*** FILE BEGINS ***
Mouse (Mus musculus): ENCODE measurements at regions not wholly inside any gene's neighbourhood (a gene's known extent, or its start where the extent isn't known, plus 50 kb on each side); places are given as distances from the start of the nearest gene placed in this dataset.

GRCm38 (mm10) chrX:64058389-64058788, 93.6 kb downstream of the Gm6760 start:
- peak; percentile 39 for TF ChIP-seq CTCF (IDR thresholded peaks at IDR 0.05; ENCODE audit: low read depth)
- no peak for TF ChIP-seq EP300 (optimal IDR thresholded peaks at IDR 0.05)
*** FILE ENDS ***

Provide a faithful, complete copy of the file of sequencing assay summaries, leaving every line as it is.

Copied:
Mouse (Mus musculus): ENCODE measurements at regions not wholly inside any gene's neighbourhood (a gene's known extent, or its start where the extent isn't known, plus 50 kb on each side); places are given as distances from the start of the nearest gene placed in this dataset.

GRCm38 (mm10) chrX:64058389-64058788, 93.6 kb downstream of the Gm6760 start:
- peak; percentile 39 for TF ChIP-seq CTCF (IDR thresholded peaks at IDR 0.05; ENCODE audit: low read depth)
- no peak for TF ChIP-seq EP300 (optimal IDR thresholded peaks at IDR 0.05)